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unless he made the expected discoveries. After a short time had elapsed, without his making any such communication, his hands were screwed into two iron rings, and by these, he was fastened to a column, at a height which did not allow his feet to touch the ground. He was kept in this excruciating torture during one hour: a block was then placed under his feet, and he remained in that state during five more hours. He was then removed. On the next day the same torture was inflicted on him. He fainted under it, and was recalled to sense by the pouring of vinegar down his throat; but the torture was continued. On the followiug day he was ordered to it, for the third time, but the governor of the Tower interfered and prevented it. He was then permitted to remain in quiet, and at the end of twenty days the use of his limbs began to be restored to him. With the connivance of some persons within the Tower, and the assistance of some of his friends without it, he made his escape. He then buried himself in obscurity; still exercising, as far as he was able, his missionary duties; but finding himself in danger of being retaken, he crossed the seas. Twenty-six years after this time, a libel was published, accusing him of having boasted that he had taken an active part in the plot, and of his even having shown, with exultation, the handkerchief, with which he wiped the sweat from his brow, while he was working in the vault, in which the powder was deposited. Upon this, the general of the society of Jesus required of him, in the most solemn manner, to declare the truth. In obedience to this order, he affirmed, upon his oath, before God and his angels, that the story of his “working “ in the powder vault, or taking any other part in “ the conspiracy, was absolutely false.” A copy of this declaration was sent by the order of the general to Dr. Smith, bishop of Chalcedon in Asia, and then exercising, under delegation from the Roman see, episcopal functions in England; the prelate was requested to call upon the author of the report, to make good the charge; but the author never came forward to prove or even to avow it.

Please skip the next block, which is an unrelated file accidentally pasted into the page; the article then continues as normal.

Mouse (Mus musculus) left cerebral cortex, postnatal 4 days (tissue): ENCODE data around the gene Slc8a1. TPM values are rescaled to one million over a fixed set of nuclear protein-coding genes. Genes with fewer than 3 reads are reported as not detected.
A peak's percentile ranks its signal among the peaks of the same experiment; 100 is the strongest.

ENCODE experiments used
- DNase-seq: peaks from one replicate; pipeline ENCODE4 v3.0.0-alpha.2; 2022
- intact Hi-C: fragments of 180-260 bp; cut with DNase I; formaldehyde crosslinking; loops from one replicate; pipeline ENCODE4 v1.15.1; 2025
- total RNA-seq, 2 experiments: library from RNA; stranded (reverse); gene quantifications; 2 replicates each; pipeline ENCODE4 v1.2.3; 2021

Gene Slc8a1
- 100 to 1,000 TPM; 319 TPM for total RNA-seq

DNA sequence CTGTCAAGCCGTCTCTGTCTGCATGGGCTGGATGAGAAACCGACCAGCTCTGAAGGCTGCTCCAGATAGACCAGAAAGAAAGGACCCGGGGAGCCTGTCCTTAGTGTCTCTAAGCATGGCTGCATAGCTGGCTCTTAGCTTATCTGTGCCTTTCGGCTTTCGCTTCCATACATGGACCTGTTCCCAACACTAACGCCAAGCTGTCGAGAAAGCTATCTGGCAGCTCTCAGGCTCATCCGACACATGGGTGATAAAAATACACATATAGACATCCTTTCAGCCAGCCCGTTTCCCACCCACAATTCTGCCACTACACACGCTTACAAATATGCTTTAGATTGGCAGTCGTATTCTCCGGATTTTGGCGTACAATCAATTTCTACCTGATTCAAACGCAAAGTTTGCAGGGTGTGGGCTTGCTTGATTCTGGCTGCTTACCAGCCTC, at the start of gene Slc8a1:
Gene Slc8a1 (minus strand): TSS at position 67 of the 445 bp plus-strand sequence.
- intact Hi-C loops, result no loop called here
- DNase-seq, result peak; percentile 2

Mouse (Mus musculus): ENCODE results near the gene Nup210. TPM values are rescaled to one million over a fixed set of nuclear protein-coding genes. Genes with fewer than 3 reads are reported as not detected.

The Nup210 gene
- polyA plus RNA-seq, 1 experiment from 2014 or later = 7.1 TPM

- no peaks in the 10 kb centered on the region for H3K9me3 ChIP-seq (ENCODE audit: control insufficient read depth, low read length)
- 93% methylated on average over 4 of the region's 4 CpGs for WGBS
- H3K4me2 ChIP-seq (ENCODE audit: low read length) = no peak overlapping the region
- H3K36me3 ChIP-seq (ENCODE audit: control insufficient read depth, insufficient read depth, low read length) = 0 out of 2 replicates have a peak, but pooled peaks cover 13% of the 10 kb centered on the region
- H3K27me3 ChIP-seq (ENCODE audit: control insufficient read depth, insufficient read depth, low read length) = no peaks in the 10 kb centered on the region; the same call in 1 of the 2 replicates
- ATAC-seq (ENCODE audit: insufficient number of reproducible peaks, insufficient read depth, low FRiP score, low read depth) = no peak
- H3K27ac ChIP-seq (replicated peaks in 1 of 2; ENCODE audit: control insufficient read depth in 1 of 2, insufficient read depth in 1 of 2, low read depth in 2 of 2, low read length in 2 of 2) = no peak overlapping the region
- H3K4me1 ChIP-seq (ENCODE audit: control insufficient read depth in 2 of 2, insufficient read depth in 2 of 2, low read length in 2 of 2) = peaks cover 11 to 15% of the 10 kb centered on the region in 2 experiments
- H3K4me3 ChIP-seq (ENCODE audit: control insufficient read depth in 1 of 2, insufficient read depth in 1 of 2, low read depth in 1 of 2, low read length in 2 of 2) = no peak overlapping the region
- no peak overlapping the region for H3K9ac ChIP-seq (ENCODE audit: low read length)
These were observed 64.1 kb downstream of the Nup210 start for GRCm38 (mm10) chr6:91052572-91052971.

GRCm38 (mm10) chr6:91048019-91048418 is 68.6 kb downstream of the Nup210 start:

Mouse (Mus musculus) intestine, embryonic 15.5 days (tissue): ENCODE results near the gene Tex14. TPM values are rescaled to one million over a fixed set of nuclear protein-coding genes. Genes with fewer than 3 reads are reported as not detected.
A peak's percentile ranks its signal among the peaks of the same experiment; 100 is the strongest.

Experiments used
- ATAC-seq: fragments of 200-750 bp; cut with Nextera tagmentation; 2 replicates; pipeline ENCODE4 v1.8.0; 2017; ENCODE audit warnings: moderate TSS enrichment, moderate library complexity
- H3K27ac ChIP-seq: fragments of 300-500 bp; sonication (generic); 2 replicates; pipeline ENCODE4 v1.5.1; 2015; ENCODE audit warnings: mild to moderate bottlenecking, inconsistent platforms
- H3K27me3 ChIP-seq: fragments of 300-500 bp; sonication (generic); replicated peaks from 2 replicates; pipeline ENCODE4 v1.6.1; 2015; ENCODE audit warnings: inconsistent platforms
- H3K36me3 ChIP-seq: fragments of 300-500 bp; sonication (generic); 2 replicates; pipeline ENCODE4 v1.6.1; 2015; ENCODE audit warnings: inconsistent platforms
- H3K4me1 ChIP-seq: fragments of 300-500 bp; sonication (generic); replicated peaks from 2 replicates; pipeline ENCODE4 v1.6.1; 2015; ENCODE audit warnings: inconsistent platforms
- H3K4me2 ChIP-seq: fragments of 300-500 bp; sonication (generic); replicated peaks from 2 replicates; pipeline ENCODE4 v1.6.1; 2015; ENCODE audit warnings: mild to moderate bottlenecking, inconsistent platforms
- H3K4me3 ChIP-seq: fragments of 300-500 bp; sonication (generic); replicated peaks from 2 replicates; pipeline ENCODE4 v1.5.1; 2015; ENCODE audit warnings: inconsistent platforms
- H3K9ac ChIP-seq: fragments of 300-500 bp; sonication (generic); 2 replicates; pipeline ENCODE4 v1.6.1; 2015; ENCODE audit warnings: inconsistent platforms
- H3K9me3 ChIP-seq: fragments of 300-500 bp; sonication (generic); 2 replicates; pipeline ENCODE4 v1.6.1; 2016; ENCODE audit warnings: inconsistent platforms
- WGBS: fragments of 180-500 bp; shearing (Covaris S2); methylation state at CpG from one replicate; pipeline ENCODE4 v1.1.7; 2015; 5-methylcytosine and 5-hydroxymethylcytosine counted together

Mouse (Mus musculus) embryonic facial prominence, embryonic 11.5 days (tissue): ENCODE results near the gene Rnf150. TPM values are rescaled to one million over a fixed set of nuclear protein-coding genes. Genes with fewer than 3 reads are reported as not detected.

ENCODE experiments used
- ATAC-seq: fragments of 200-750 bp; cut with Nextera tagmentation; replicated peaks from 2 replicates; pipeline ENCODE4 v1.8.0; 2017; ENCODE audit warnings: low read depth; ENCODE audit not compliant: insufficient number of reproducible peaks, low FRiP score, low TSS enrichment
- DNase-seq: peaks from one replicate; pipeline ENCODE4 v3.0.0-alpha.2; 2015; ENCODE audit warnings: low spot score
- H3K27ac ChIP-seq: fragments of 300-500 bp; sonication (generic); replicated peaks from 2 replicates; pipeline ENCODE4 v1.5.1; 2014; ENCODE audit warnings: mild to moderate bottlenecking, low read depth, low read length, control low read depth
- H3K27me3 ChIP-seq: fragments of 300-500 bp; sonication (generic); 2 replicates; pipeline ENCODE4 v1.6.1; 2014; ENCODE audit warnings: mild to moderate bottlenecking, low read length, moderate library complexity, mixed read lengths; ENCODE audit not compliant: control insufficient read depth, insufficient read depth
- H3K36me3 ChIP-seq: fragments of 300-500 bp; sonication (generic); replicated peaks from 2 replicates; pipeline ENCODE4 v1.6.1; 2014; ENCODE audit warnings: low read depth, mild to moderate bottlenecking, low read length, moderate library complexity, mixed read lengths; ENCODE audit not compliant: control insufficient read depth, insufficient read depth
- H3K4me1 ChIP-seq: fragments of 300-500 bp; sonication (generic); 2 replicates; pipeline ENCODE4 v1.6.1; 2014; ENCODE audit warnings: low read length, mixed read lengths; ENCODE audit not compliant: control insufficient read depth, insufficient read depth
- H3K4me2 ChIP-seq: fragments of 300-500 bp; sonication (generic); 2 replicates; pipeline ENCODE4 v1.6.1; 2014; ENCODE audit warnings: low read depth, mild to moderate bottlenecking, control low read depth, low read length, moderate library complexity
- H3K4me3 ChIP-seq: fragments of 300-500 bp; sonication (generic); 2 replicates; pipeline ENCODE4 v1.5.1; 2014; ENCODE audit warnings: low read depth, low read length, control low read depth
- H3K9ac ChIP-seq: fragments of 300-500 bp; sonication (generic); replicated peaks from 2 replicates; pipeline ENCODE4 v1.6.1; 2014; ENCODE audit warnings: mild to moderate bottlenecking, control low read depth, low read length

Father Oldcorn was racked five times, and once, with great severity, during several hours. His only legal guilt was, that, after the discovery of the plot, and before the proclamation for apprehending the offenders was issued, he received father Garnett into his house, and did not disclose the circumstance to government. There was not even the slightest evidence of his having been concerned in the plot, or acquainted with any circumstanoe connected with it. He was however tried, for misprision of treason, and found guilty: he was cut down alive, and embowelled.

It has been mentioned, that father Greenway escaped to the continent: he persisted to the last in declaring his innocence of the conspiracy, and that he had no other knowledge of it, than from Cateşby in the way of sacramental confession.

XLVI. 3.

Observations on the Conduct of father Garnett.

The guilt of Garnett was a subject of great discussion : it gives rise to three distinct inquiries ; the first,—whether he knew of the conspiracy, further than in consequence of the communication which Greenway made to him, by the desire of Catesby ;-the second, whether he was justified in keeping secret the information, which he had received, and the suspicions, which, in consequence of it, and from other circumstances, he entertained of the turbulent designs of some catholics;—the third, whether he behaved, during his examination, and upon his trial, with due regard to truth and sincerity.